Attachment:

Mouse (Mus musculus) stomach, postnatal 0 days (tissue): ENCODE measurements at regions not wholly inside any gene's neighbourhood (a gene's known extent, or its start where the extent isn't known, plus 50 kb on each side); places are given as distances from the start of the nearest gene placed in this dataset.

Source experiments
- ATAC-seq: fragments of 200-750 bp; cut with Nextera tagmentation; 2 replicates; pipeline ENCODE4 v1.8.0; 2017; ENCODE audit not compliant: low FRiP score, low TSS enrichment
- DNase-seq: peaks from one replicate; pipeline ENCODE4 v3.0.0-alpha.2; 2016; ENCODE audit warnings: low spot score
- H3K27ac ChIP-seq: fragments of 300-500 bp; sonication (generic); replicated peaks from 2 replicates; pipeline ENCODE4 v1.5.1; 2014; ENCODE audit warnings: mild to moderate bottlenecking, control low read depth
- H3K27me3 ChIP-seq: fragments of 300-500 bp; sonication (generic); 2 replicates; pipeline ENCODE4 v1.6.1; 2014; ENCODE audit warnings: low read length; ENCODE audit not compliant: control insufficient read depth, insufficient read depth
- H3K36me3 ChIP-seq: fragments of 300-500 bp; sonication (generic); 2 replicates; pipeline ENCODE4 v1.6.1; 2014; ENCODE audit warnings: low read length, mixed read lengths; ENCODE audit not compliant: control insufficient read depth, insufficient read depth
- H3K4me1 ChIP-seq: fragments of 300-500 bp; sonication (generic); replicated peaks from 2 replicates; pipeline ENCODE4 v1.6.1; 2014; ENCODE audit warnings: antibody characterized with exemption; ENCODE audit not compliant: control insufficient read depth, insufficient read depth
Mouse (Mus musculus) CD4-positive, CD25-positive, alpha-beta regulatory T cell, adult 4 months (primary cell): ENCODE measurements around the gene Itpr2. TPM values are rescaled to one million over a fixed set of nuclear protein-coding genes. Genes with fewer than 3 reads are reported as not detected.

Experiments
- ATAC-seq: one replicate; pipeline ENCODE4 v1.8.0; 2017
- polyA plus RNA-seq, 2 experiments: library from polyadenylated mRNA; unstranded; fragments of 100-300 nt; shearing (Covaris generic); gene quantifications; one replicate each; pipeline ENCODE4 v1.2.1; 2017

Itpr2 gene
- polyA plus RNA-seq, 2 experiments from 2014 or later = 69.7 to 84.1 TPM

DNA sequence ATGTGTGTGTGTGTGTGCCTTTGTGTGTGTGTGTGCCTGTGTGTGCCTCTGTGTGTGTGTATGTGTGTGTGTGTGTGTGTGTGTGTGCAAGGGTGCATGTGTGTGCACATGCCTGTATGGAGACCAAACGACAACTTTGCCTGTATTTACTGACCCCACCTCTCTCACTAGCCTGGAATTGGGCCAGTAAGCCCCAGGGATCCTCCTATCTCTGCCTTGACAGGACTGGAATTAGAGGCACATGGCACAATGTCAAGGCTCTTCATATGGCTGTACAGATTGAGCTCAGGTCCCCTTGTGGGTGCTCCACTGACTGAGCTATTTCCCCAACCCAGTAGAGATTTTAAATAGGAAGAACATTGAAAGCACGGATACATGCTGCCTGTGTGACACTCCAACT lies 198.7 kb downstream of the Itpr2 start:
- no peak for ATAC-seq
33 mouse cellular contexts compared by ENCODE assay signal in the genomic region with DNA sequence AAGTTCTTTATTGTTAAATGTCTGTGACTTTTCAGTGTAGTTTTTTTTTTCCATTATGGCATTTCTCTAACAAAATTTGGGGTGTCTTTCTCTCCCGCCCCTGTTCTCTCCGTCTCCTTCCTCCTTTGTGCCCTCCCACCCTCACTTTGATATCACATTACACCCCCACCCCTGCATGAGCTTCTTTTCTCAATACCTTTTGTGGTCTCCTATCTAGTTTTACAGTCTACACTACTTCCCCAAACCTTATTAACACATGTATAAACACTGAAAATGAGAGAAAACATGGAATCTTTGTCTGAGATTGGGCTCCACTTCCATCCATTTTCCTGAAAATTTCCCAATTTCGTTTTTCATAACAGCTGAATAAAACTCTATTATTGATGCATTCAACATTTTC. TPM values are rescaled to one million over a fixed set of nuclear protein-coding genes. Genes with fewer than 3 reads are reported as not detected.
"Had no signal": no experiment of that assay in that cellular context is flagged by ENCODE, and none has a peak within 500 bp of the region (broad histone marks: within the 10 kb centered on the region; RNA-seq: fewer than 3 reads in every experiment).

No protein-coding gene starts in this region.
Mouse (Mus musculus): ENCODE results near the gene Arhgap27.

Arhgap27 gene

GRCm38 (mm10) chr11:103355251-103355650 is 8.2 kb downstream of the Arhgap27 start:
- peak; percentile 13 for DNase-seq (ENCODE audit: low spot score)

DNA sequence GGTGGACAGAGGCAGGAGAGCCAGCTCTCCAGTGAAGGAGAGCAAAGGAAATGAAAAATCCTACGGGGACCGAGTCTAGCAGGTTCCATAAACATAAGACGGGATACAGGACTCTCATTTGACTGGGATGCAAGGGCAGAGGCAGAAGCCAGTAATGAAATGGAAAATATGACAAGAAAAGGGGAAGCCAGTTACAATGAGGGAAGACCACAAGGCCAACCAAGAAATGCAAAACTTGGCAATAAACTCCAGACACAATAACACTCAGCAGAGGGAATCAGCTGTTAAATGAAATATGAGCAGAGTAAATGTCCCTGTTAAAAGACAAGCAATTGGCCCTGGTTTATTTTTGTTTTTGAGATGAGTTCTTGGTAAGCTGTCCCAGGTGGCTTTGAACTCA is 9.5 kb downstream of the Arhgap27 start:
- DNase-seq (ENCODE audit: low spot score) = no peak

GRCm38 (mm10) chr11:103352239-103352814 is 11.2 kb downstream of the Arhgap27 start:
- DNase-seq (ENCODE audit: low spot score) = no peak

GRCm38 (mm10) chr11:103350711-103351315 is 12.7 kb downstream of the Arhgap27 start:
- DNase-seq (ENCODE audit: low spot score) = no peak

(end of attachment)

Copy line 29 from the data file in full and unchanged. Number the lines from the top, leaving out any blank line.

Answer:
- DNase-seq (ENCODE audit: low spot score) = no peak